Area police officers received specialized training on how to respond to and coordinate efforts in an active shooter situation this week, thanks to a free law enforcement education program.
Peace officers from Denison, Gunter, the Texas Department of Public Safety and other departments took part in the Advanced Law Enforcement Rapid Response Training program. The two-day course was held at B. McDaniel Intermediate School in Denison on Thursday and Friday and tested officers with real-world scenarios that included armed suspects, nonlethal ammunition, live victims and simulated injuries.
“The reason for this training and why it’s so important is that if an incident like this happened in the community, multiple jurisdictions and officers are going to respond to it,” ALERRT Instructor and Hays County Sheriff’s Office Sgt. Douglas Ross Herrington said. “This training here puts everybody on the same page, the same sheet of music, so that we can go in here, we all understand the tactics and the principals we’re trying to accomplish and we’re going to get this done much more efficiently.”
Herrington said the ALERRT program was established in San Marcos in 2000 and has since gained popularity across the nation. He said the program offers all levels of law enforcement, from the street to department administration, the knowledge needed to handle active shooter situations. Herrington added that Friday’s simulations in the school was meant to prepare officers for difficult decisions and what could be the worst call of their careers.
“There’s probably no more stressful situation for an officer to face, than having to go in there and deal with this,” Herrington said. “One of these violators, one of these suspects may be young. It may be a young person that these officers may have to deal with in a deadly-force encounter. And that’s obviously something we don’t want to do, but, if called upon, we have to do it.”
The participants engaged in two scenarios during their training, the first of which revolved around an angry and armed spouse of a school employee. The second scenario was modeled after the 1999 Columbine High School shooting, in which 15 students, including the two gunmen, were killed. Officers cleared rooms and hallways and engaged armed suspects in the simulation, but the primary focus of Friday’s exercise was providing emergency medical care to victims after the scene was secured.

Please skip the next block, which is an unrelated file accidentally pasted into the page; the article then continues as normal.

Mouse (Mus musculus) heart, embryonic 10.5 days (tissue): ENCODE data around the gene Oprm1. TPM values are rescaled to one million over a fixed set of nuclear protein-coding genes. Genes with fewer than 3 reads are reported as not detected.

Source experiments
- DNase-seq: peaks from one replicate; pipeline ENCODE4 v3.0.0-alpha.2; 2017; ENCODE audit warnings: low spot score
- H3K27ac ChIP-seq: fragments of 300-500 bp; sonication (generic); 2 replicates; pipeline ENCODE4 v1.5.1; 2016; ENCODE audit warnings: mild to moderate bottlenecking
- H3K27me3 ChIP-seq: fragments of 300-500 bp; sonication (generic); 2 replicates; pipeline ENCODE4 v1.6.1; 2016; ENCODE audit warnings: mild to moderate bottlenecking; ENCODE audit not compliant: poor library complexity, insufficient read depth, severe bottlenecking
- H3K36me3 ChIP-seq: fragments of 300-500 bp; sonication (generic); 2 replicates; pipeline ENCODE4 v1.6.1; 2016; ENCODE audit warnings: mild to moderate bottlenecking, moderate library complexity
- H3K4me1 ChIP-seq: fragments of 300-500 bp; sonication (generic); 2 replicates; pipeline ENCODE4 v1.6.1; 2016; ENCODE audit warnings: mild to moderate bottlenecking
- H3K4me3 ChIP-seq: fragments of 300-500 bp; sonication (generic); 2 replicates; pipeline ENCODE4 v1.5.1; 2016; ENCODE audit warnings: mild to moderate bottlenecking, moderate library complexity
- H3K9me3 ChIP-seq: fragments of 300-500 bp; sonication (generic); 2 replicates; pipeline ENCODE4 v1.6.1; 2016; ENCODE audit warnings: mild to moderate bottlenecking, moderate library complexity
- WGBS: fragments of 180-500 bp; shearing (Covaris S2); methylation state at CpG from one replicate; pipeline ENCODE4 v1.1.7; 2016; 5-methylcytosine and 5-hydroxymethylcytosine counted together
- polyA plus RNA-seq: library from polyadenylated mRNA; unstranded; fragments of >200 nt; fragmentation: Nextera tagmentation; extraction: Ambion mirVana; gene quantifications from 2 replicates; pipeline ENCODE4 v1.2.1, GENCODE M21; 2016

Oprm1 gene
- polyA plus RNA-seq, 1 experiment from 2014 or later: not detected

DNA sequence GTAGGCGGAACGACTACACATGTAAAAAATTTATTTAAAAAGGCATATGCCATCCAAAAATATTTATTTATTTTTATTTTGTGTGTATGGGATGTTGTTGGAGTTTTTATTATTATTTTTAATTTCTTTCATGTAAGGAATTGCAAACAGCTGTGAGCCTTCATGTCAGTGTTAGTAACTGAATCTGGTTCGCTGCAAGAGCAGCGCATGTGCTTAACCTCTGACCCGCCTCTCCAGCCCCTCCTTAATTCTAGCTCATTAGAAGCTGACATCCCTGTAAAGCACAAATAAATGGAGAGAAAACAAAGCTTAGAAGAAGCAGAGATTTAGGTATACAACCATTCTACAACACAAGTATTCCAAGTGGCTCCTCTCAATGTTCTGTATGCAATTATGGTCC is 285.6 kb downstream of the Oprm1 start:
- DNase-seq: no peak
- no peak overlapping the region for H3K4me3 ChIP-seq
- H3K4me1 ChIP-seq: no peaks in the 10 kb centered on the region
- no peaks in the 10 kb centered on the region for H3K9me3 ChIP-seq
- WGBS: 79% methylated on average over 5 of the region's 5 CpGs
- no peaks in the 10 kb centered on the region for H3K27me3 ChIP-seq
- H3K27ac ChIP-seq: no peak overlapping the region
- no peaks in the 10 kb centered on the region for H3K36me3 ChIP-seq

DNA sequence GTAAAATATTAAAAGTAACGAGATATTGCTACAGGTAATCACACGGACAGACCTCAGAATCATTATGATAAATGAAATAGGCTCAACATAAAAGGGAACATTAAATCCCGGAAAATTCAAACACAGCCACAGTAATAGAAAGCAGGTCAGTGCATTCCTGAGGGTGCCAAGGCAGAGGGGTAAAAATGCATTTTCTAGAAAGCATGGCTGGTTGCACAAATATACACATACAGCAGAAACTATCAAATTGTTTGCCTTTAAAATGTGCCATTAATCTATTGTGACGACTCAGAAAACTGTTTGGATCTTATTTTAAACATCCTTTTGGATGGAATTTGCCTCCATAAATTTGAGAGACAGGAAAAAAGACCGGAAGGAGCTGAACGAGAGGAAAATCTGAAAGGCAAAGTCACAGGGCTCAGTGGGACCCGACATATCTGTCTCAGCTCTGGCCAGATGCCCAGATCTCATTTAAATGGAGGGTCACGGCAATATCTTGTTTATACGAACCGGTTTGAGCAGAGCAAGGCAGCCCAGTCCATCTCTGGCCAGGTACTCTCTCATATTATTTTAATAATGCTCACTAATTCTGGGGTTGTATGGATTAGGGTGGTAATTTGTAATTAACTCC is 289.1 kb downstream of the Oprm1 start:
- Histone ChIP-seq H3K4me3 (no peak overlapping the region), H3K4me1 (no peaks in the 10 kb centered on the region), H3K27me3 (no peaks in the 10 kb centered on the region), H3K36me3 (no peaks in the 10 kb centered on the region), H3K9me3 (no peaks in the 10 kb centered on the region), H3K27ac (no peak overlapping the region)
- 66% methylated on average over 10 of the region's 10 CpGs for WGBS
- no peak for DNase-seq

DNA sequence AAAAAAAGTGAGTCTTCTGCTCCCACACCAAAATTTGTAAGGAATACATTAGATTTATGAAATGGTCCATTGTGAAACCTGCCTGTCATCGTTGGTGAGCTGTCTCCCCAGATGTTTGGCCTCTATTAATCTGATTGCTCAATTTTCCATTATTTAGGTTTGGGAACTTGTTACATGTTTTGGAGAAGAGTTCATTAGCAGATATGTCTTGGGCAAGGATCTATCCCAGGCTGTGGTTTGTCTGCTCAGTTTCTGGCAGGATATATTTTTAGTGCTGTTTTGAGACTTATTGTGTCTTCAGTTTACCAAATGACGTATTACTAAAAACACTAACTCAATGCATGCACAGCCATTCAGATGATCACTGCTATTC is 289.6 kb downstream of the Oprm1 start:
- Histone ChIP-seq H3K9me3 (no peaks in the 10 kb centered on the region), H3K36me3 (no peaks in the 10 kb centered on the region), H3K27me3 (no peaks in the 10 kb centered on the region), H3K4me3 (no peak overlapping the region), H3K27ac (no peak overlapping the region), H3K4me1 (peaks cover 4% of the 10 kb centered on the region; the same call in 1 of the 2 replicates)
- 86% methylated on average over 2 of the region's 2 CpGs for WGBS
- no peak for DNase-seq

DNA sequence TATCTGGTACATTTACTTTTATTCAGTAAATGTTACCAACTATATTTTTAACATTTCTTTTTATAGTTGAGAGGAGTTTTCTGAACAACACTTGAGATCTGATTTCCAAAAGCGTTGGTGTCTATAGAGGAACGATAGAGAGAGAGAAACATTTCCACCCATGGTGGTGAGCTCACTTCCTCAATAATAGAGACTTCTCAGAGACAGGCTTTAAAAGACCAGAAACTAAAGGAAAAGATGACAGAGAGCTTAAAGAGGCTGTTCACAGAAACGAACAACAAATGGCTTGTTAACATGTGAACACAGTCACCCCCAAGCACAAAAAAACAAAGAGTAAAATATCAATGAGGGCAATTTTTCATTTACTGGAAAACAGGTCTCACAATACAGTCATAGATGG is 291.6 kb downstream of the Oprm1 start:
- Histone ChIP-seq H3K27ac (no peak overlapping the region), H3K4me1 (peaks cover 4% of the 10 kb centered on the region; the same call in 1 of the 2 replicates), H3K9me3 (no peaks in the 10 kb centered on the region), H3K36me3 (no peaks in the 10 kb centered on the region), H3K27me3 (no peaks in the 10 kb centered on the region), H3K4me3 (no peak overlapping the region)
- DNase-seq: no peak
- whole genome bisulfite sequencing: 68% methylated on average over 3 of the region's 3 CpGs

“Once we end the threat, that’s when the real work begins,” Herrington said. “Now, we’ve got to start saving all these victims in here, applying the medical (skills), stopping the bleeding and doing the best for these folks and getting them out of here as quickly as possible and to get them that higher level of care.”
Denison Police Department Patrol Officer Jae Ricketts said the simulation was chaotic but all the more realistic and preparatory for its inclusion of unpredictable suspects, gunshots and prosthetic blood and injuries.
“It’s a lot of loud noises, people screaming, other officers giving orders, a lot of moving parts,” Ricketts said. “It’s really great training to be able to go through it on a live basis.”
Ricketts said police officers are often well-versed on the law and the procedures of their respective departments, but he said the ALERRT training provided him with the ability to better communicate with other law enforcement officials in an emergency and assist with potentially life-threatening injuries.
“I feel more well-rounded for a situation that does happen like this,” Ricketts said.